In yoga we use a technique to keep from toppling over in balancing poses: we focus on a spot somewhere in the room. Having our eyes trained on something – called our dristi, Sanskrit for fixed gaze – helps us find the solidity beneath us and the just-right arrangement of muscles and bones to stay in the pose.
The trick with the dristi is to avoid going overboard. We want to practice finding the way that is not too tight and not too loose. If we make our focus rigid we lose touch with the fullness of our hearts; if our gaze is too soft we abandon our concentration and find ourselves spacing out. The dristi that helps us find grounded calmness is the one that manages to bridge the two extremes, and is almost effortless.
Not too tight and not too loose. A helpful way to think about holding the reins of your life, no?
Dristi’s are just as useful off the yoga mat. In fact, without a dristi you may find yourself down many a rabbit hole (thank you, Internet) and feeling dissatisfied with the way you are running your life.
So how do you use a dristi in your daily life? By setting intentions, and then finding ways to focus on them. Intentions are not goals, to-do lists, or compilations of “shoulds”. Intentions come from deep within and don’t have particular outcomes attached to them. Intentions are reflections of who you are and how you want to celebrate your you-ness.
Intentionality is a way of living your core values and honoring your gifts.
When my coaching clients begin talking about what they want to take on next, I ask them to name the intention that’s beneath the project, the shift or the challenge. What is the experience they long for? How do they want to feel? And the intentions they name are very simple and pure; they highlight the qualities they most cherish right now. The intentions prepare the ground within which their dream/plan/goal will grow, and from there a dristi can guide and direct action that flows from the intention.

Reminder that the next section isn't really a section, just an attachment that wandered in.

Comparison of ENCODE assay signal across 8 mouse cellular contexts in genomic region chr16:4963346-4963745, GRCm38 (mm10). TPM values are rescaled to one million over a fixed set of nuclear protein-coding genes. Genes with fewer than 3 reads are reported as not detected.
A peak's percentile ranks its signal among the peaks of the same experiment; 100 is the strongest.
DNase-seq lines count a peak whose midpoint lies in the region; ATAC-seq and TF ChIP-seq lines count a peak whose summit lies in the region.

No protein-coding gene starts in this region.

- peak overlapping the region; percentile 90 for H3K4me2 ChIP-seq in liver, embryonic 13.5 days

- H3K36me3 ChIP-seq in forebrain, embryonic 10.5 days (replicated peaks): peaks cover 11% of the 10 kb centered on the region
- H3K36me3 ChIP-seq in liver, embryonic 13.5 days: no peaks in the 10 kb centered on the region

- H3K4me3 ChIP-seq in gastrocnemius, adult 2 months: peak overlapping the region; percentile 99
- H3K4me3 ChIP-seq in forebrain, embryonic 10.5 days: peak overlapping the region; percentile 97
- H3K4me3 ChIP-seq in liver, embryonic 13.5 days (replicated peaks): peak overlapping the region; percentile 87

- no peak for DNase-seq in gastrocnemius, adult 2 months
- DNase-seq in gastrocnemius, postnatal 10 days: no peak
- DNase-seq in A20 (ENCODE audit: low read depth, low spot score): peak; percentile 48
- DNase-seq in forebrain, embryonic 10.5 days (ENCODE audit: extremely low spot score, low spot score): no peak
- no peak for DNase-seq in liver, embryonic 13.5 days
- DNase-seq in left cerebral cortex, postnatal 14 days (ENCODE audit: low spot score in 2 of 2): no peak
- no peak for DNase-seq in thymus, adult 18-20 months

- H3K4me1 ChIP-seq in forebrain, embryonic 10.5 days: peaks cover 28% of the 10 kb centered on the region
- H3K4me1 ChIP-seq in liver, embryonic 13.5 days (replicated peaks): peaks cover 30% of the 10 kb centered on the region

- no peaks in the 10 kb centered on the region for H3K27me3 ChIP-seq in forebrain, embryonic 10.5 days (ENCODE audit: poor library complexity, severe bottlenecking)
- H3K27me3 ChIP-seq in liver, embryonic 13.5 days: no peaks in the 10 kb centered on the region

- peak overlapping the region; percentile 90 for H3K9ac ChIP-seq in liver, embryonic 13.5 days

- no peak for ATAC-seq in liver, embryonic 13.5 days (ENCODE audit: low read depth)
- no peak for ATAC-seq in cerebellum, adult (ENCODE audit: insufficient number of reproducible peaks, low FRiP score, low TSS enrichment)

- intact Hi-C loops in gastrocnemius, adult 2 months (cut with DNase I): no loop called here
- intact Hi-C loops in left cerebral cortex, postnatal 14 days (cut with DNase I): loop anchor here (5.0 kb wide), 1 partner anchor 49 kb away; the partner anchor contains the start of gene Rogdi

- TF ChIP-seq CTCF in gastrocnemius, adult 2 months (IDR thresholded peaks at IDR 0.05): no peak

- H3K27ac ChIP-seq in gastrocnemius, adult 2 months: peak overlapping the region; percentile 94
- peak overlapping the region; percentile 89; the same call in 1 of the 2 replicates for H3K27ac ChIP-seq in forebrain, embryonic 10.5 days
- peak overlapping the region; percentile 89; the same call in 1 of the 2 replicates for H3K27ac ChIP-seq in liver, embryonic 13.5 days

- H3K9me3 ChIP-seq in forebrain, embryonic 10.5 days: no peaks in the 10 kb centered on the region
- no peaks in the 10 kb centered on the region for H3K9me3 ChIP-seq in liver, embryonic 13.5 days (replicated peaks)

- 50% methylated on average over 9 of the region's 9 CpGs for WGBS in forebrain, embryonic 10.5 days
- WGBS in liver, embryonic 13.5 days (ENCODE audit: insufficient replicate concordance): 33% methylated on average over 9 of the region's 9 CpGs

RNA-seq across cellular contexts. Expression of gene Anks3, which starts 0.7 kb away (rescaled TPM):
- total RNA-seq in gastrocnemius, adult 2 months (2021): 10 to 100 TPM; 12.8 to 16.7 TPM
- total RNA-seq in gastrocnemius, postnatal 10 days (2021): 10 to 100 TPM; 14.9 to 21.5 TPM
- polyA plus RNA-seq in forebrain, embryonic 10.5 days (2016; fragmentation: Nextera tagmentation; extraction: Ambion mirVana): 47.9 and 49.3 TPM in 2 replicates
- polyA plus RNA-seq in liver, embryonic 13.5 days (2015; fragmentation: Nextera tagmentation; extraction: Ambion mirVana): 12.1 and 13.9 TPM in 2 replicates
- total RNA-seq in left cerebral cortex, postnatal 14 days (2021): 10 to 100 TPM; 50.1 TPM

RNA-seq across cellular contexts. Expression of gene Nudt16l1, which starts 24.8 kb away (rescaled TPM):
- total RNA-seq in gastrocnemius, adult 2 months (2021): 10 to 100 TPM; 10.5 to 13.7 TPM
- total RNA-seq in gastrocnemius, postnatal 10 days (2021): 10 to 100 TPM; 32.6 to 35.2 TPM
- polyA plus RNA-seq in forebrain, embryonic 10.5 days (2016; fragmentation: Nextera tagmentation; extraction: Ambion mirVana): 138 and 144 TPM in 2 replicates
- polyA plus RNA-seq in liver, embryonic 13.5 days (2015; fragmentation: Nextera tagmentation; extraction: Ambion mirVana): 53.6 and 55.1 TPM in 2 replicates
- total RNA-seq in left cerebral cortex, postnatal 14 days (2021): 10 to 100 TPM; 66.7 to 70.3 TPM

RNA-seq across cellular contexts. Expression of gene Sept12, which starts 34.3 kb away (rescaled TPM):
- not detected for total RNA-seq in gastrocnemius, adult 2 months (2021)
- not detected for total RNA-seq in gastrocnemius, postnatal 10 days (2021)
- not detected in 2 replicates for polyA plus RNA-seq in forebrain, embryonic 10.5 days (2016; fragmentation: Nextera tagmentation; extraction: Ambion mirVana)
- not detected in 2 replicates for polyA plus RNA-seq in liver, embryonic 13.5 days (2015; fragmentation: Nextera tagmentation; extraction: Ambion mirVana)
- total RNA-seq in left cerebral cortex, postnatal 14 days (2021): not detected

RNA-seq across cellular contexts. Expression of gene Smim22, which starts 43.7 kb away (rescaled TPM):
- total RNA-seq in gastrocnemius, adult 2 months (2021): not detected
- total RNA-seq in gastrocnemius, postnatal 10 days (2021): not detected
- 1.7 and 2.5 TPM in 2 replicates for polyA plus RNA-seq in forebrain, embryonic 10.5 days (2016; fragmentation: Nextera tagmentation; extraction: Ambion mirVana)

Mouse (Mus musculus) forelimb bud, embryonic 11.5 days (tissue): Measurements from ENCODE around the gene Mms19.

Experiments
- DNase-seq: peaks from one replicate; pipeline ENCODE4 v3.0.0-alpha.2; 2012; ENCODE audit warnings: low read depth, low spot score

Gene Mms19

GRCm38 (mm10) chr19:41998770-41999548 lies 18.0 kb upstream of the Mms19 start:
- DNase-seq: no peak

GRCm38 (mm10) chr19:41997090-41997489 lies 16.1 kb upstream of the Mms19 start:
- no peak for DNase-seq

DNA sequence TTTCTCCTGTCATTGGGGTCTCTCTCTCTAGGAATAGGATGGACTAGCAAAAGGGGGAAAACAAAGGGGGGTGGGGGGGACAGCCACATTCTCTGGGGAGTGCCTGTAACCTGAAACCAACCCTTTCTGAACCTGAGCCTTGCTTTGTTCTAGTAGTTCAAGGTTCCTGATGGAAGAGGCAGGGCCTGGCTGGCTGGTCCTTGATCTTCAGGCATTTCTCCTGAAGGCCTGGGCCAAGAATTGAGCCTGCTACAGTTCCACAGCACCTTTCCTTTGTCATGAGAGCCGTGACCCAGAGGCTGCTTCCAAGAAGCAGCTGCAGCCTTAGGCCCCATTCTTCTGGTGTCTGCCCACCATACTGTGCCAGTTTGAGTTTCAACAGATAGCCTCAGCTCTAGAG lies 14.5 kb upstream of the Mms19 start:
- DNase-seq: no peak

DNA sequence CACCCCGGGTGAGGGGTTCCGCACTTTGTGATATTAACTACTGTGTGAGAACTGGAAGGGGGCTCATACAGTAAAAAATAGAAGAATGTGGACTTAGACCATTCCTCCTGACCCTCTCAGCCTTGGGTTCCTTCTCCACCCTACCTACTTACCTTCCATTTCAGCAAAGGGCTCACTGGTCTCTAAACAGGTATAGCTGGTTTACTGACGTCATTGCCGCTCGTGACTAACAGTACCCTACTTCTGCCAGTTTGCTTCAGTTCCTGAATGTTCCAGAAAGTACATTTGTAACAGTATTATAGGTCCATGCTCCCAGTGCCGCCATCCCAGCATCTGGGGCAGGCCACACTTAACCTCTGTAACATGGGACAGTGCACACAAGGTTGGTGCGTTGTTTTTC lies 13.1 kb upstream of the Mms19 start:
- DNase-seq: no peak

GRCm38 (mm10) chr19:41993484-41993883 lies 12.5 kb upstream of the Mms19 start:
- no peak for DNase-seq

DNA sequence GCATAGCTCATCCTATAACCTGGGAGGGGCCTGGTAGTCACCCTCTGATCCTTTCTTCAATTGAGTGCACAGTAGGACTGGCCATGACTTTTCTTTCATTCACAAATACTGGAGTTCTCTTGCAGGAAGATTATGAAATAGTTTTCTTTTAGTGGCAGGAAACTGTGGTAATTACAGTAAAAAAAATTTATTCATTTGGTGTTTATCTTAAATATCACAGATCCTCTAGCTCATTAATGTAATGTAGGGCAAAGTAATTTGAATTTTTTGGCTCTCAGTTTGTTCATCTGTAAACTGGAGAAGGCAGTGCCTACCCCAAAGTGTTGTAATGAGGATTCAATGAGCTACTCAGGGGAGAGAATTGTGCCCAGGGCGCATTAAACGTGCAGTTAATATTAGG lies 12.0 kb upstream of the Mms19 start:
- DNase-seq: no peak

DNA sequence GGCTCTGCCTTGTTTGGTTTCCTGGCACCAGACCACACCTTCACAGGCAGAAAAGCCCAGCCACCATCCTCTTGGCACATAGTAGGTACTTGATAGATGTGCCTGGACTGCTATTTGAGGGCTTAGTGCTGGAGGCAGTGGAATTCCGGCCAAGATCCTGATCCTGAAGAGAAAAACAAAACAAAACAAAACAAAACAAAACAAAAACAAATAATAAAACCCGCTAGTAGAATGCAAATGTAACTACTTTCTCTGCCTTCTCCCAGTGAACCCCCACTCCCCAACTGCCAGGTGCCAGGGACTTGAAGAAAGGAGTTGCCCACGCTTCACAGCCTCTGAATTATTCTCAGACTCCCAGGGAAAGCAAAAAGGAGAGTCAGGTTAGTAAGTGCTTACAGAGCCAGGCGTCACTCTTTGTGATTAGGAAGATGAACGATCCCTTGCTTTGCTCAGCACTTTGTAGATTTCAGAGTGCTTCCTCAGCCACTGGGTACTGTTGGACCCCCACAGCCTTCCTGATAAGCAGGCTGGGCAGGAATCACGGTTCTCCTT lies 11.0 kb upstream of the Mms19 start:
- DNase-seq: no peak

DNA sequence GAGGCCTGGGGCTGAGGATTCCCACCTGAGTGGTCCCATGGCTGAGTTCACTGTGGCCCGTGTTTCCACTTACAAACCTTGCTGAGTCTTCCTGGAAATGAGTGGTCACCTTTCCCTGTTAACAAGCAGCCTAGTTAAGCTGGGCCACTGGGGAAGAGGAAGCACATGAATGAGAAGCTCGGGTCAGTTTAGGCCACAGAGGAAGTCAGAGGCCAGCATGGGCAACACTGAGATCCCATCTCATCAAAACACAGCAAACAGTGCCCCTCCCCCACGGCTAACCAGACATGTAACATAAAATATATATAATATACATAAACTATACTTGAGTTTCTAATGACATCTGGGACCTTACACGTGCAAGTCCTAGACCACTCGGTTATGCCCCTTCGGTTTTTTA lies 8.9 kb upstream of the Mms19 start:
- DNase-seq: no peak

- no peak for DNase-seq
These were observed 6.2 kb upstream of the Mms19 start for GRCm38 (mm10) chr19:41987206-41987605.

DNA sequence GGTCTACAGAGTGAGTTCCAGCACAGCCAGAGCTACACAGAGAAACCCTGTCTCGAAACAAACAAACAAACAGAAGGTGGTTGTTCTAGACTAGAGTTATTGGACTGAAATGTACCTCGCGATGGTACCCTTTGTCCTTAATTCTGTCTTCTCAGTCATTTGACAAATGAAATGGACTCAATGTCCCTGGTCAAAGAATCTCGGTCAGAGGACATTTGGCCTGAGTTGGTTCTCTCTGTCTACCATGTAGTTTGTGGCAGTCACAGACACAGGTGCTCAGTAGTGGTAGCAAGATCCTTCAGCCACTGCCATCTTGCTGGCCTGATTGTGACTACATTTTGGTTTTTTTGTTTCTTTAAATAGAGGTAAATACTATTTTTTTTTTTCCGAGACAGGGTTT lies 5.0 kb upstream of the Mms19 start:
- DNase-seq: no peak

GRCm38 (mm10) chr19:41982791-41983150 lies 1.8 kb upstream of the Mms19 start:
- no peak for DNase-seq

Here’s an example from my coaching practice. When Susan was trying to figure out how to transition from her career as an artist to more socially engaged work, she set the intention “I am creative, deeply interactive with others, and profoundly content”. As she explored possibilities and further examined her calling, she found herself able to identify areas where she felt creative, engaged and satisfied. She then allowed these clues to help her identify what that might mean in terms of career choices. And her discovery process began.
Some other examples of intentions are:
I cultivate vitality and gentle strength.
My work is an expression of my creativity and relentless curiosity.
I enjoy satisfying relationships with my family which are based on respect, honesty and love.
Notice that these statements lay claim to states of being, rather than specific outcomes. The intention opens up the possibility of many many outcomes, and your non-attachment to that outcome determines your fulfillment with what ultimately comes of your intention.
Try it on for size in your own life. Set an intention that comes from your values, your deep longing to experience what you love. And then locate your dristi. If you remember to keep it not too tight and not too loose you’ll find your intention opening doors to all sorts of possibilities.